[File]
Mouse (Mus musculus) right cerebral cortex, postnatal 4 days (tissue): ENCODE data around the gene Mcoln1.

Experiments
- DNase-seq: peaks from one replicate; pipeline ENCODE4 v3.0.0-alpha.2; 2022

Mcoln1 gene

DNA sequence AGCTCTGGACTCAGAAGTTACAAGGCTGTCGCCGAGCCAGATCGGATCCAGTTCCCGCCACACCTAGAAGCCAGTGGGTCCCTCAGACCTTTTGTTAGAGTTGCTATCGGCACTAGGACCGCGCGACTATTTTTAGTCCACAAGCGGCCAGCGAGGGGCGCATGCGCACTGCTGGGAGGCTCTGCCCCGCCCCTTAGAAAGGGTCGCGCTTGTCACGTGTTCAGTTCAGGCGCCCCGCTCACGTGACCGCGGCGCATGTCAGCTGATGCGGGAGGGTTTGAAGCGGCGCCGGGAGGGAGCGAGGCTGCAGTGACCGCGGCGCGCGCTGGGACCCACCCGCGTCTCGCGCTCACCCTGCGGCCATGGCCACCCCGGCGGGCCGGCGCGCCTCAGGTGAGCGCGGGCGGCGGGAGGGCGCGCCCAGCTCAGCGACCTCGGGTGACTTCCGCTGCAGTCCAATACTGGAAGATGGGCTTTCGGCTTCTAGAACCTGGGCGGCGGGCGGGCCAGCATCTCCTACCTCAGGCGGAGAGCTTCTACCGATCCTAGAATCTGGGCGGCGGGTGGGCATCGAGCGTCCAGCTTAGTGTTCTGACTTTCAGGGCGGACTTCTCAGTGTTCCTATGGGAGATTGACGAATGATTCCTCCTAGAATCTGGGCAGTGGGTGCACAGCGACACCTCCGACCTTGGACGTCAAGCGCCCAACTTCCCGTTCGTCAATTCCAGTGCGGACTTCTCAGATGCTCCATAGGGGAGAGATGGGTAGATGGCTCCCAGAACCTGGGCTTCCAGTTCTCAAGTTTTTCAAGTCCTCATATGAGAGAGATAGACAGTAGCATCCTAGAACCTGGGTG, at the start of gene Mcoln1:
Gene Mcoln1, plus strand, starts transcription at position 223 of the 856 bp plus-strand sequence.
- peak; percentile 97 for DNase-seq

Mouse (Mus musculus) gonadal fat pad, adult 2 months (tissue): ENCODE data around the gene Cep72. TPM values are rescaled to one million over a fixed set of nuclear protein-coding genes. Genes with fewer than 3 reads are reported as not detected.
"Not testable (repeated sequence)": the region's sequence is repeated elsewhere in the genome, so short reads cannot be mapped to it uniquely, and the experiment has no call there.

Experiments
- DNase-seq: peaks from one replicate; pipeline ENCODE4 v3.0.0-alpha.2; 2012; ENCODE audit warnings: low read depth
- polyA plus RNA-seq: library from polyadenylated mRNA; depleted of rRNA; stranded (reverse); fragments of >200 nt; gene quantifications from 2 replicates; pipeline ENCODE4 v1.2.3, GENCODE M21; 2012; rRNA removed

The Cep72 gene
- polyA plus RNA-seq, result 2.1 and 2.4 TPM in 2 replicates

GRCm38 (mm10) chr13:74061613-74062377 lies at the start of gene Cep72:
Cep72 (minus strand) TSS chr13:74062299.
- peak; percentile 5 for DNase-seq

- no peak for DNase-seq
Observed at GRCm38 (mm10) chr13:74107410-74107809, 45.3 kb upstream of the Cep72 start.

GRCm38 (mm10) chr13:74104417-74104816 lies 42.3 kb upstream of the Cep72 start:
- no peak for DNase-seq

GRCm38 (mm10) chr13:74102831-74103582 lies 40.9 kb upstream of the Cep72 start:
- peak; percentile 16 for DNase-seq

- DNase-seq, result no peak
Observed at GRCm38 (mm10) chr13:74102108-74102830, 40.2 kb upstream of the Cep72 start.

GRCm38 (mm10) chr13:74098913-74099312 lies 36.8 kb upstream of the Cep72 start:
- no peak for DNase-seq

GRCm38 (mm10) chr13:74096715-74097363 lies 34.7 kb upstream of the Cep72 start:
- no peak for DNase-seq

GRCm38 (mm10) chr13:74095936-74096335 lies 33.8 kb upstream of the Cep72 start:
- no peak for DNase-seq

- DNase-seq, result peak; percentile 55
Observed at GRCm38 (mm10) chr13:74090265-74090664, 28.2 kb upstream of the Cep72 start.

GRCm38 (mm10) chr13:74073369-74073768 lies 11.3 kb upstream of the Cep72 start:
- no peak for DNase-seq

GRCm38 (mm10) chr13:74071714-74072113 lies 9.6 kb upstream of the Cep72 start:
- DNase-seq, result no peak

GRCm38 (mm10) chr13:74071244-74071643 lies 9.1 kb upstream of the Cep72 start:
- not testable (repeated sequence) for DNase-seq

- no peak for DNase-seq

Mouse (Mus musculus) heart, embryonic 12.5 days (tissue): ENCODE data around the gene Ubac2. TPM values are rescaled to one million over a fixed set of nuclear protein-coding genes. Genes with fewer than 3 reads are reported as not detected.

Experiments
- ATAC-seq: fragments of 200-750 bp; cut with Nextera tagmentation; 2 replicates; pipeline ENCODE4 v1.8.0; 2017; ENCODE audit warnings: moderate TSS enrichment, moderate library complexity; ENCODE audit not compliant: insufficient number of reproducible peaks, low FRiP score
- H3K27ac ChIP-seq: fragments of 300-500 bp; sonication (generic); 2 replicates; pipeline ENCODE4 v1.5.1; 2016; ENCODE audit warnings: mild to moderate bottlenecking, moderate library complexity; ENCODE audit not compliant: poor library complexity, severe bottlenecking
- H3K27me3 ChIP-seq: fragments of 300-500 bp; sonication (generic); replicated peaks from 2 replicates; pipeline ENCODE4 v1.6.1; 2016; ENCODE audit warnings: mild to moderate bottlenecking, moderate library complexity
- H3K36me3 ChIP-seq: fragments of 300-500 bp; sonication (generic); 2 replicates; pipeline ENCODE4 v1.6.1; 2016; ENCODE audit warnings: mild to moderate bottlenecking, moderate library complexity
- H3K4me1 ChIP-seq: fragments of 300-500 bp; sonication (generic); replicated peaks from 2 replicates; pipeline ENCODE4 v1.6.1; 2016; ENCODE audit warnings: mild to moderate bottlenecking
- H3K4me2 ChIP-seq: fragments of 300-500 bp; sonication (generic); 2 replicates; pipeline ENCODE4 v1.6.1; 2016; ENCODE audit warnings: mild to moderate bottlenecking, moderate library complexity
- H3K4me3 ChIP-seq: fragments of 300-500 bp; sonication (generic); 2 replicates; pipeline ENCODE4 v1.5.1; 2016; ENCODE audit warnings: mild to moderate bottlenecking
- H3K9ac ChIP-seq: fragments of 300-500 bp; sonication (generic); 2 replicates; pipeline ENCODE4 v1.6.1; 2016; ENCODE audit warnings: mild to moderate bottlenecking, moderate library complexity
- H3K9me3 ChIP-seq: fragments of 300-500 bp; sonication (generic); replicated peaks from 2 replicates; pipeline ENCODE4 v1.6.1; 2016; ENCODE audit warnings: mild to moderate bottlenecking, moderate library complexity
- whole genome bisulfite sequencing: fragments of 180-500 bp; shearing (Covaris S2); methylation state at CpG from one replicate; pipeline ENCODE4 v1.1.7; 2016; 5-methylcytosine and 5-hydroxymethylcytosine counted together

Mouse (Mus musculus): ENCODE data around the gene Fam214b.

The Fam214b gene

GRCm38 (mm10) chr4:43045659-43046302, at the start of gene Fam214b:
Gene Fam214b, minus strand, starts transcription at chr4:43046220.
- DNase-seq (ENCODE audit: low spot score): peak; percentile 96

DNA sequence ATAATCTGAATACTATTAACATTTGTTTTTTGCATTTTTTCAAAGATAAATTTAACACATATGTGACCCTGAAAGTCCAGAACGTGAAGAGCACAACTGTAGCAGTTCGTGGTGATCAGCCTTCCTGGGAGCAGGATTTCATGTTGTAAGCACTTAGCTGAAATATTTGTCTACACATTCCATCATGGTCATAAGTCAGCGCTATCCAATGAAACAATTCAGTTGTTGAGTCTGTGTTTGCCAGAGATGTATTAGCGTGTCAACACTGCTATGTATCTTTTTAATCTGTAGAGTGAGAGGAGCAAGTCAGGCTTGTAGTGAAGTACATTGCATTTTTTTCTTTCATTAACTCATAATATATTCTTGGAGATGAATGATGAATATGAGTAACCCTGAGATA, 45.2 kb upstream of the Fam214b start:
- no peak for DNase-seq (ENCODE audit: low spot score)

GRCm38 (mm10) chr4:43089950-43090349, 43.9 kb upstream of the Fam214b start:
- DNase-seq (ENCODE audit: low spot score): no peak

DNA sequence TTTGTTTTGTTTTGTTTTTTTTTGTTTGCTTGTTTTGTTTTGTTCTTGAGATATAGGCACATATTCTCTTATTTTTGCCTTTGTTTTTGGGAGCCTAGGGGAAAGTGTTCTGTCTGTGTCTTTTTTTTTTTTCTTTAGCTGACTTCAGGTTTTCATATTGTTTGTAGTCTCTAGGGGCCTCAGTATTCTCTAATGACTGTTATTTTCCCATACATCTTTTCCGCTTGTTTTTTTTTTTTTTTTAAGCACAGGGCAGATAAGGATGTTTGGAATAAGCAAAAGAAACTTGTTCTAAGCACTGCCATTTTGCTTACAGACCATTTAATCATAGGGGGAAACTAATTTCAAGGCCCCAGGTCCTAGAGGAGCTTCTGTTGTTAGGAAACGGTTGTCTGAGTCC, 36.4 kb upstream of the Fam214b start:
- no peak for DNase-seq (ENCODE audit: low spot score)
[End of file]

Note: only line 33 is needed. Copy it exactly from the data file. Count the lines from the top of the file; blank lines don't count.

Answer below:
Observed at GRCm38 (mm10) chr13:74090265-74090664, 28.2 kb upstream of the Cep72 start.